Early in the pandemic, researchers in Missouri launched a wastewater program to detect viral load in water samples and identify hotspots, as well as new mutations. Currently, water samples are collected at nearly 100 sites across the state every week, some locations twice a week. The tests allow health officials to get an idea of virus spread in the community days before people test positive for COVID-19.

Marc Johnson is a professor at the University of Missouri-Columbia participating in the wastewater program. He says recent samples have shown the virus in the community is rising, but no signs of Omicron, yet.

“If this one appears in Missouri, it will stick out like a sore thumb,” Johnson explained as he mentioned the mutation this new variant has compared to Delta and others.

Johnson says while much is unknown about Omicron, its severity, transmissibility, spread, etc., he says it still appears vaccinated individuals are better protected than those who are not.

Jeff Wenzel works in epidemiology at the Missouri Department of Health and Senior Services. He says the Centers for Disease Control and Prevention reached out to all states to ask where more wastewater testing can be conducted. Health officials in Missouri came up with a few sites, but the CDC will ultimately determine where they’ll establish more testing in coming weeks.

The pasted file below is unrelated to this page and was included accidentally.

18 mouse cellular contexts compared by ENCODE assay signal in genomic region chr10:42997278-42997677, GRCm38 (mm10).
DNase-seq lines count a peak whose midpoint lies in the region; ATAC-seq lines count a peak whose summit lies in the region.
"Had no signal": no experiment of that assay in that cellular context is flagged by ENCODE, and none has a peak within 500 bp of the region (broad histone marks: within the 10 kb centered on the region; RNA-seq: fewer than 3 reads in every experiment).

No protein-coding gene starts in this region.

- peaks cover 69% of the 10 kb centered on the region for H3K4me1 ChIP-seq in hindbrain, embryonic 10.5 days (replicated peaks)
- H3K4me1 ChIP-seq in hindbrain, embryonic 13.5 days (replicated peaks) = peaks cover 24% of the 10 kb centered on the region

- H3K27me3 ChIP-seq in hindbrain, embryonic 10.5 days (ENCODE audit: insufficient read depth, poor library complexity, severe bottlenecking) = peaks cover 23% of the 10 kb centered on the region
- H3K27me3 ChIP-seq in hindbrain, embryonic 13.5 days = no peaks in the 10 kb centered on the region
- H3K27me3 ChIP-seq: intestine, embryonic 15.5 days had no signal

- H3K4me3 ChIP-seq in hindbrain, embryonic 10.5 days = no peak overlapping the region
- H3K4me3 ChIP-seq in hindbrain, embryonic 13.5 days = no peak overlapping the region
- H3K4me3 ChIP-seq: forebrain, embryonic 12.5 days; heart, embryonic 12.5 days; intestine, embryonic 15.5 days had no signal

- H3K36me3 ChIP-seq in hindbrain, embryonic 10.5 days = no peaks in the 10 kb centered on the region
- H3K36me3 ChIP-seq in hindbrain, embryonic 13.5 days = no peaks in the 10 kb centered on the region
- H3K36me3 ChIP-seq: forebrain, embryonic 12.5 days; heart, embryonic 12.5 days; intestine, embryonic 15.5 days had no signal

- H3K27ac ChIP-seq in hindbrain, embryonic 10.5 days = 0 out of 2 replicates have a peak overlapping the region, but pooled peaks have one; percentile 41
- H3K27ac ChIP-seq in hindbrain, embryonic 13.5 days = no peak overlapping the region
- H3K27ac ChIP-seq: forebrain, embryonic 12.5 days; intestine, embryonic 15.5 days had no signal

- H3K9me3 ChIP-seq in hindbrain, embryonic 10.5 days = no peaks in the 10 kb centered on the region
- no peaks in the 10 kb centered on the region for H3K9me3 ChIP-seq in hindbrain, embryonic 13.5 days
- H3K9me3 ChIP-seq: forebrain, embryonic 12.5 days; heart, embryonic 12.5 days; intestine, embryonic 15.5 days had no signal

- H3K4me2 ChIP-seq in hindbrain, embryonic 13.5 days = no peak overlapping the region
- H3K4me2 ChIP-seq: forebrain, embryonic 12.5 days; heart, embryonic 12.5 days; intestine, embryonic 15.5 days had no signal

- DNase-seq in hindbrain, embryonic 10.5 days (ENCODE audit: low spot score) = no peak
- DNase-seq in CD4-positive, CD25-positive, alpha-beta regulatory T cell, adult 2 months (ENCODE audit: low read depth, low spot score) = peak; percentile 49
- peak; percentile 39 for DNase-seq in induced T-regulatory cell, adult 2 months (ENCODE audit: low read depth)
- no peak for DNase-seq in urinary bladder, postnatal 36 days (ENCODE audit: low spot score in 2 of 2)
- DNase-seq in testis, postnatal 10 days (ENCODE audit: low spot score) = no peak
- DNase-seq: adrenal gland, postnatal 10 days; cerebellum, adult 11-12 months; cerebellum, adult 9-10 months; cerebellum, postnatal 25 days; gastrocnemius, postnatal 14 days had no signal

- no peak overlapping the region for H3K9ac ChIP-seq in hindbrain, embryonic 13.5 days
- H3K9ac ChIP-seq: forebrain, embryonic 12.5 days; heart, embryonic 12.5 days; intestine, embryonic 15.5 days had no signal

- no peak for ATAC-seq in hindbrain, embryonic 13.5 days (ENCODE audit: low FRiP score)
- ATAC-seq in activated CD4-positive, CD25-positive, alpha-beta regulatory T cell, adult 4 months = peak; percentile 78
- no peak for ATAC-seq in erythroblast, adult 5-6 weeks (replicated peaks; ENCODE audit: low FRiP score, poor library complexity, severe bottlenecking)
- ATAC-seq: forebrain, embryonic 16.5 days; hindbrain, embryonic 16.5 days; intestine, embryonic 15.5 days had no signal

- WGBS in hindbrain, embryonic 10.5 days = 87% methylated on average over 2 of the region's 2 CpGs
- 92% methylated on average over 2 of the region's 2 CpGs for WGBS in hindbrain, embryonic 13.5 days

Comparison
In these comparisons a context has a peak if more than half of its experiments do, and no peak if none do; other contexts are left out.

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Kansas house democrats file second complaint against Aaron Coleman

Kansas house democrats file second complaint against Aaron Coleman

WYANDOTTE COUNTY, KS (KCTV) -- Democratic state representative Aaron Coleman is facing possible expulsion from the Kansas Legislature.

Six women in the legislature filed a complaint this afternoon against Coleman.

This comes after police arrested the 21-year-old over the weekend for suspicion of driving under the influence.

The complaint reads in part:

“This behavior puts state employees, legislators, and visitors to the Capitol at risk and makes it unsafe for him to serve in the Kansas House of Representatives.”

Legislators say Coleman’s latest arrest is cause for concern over his physical and mental health.

“We’re seeing someone who is struggling with mental health issues," said Kansas district 86 representative Stephanie Byers. “Knowing that stepping down from the legislature would give them the space to seek professional help and be able to work on those issues.”

In January of this year the Kansas House Select Investigating Committee dismissed a complaint against Coleman. He was accused of abusive behavior.

The committee gave him a letter of reprimand, but didn’t expel him.

“I don’t necessarily think it was a failure of the system,” Byers said. “I think the system did what it’s intended to do, but I do believe that it didn’t go far enough and we’re seeing the end results of that right now.”